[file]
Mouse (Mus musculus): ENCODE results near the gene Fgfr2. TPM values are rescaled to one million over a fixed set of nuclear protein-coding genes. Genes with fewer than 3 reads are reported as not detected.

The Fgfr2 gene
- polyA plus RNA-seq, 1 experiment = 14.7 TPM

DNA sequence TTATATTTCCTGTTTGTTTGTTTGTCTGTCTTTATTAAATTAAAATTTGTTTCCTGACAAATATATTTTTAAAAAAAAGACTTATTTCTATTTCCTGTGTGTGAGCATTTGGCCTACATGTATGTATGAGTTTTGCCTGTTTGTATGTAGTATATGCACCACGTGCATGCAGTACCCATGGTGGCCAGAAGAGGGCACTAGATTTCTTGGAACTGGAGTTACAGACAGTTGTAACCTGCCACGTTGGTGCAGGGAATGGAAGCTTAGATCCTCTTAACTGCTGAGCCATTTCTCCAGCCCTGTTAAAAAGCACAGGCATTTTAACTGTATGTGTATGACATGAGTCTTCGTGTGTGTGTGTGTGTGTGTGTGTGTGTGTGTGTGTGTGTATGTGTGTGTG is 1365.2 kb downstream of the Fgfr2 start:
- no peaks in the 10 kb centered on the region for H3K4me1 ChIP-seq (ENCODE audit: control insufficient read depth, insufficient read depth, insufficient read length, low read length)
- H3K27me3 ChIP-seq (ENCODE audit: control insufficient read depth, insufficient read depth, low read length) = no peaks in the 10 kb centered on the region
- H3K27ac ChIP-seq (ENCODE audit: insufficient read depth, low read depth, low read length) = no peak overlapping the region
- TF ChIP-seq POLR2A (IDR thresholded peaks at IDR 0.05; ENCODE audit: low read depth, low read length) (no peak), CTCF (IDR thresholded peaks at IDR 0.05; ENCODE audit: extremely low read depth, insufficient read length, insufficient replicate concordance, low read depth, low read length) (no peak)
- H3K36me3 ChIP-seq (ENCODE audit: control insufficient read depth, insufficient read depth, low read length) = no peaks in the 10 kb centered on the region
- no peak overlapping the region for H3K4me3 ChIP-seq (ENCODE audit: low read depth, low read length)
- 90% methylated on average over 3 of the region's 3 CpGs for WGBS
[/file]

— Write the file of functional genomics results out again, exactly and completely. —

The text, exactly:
Mouse (Mus musculus): ENCODE results near the gene Fgfr2. TPM values are rescaled to one million over a fixed set of nuclear protein-coding genes. Genes with fewer than 3 reads are reported as not detected.

The Fgfr2 gene
- polyA plus RNA-seq, 1 experiment = 14.7 TPM

DNA sequence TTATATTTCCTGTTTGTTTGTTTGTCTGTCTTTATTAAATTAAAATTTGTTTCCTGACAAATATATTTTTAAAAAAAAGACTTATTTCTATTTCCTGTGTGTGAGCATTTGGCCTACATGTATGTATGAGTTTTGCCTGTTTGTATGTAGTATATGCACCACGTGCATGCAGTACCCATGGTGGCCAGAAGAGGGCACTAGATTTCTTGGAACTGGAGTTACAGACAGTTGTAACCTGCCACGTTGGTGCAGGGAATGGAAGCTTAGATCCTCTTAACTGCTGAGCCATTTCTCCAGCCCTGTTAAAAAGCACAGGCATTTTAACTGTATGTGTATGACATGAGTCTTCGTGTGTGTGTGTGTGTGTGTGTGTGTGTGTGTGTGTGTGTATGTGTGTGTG is 1365.2 kb downstream of the Fgfr2 start:
- no peaks in the 10 kb centered on the region for H3K4me1 ChIP-seq (ENCODE audit: control insufficient read depth, insufficient read depth, insufficient read length, low read length)
- H3K27me3 ChIP-seq (ENCODE audit: control insufficient read depth, insufficient read depth, low read length) = no peaks in the 10 kb centered on the region
- H3K27ac ChIP-seq (ENCODE audit: insufficient read depth, low read depth, low read length) = no peak overlapping the region
- TF ChIP-seq POLR2A (IDR thresholded peaks at IDR 0.05; ENCODE audit: low read depth, low read length) (no peak), CTCF (IDR thresholded peaks at IDR 0.05; ENCODE audit: extremely low read depth, insufficient read length, insufficient replicate concordance, low read depth, low read length) (no peak)
- H3K36me3 ChIP-seq (ENCODE audit: control insufficient read depth, insufficient read depth, low read length) = no peaks in the 10 kb centered on the region
- no peak overlapping the region for H3K4me3 ChIP-seq (ENCODE audit: low read depth, low read length)
- 90% methylated on average over 3 of the region's 3 CpGs for WGBS